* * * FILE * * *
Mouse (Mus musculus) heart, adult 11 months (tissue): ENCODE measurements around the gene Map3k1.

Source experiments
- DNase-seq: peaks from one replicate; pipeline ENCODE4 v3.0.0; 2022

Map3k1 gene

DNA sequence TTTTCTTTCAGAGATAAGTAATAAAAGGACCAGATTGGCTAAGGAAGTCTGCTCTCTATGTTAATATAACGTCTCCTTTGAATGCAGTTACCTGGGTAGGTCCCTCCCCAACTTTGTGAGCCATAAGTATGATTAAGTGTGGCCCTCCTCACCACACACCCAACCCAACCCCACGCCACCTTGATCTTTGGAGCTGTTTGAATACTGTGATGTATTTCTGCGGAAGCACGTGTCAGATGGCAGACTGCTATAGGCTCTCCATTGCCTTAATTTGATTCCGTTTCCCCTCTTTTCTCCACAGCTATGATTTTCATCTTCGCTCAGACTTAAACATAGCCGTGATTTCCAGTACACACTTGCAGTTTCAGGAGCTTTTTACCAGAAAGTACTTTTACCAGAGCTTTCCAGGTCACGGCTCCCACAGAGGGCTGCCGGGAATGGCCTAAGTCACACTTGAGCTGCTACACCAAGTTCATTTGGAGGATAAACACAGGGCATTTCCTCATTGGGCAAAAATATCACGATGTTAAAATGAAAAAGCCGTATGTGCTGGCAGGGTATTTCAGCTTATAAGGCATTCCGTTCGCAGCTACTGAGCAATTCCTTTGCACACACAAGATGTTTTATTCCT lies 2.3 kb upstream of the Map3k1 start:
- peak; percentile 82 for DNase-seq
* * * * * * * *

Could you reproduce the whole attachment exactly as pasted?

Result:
Mouse (Mus musculus) heart, adult 11 months (tissue): ENCODE measurements around the gene Map3k1.

Source experiments
- DNase-seq: peaks from one replicate; pipeline ENCODE4 v3.0.0; 2022

Map3k1 gene

DNA sequence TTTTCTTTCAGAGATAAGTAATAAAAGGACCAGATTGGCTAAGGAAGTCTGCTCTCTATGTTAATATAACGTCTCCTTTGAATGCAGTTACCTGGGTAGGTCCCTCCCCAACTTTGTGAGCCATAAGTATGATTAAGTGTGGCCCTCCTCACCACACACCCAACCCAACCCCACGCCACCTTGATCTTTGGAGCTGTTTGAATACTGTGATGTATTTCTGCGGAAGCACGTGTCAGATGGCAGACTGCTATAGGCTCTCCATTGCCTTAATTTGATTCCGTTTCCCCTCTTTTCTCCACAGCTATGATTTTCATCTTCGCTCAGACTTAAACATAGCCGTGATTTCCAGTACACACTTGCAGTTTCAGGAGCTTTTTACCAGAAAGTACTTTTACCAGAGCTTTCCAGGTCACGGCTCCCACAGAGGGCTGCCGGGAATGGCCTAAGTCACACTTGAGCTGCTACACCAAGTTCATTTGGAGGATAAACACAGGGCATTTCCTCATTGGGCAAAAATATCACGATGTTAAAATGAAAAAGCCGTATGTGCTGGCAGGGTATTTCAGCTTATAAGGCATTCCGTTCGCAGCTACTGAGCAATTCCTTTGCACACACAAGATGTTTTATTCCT lies 2.3 kb upstream of the Map3k1 start:
- peak; percentile 82 for DNase-seq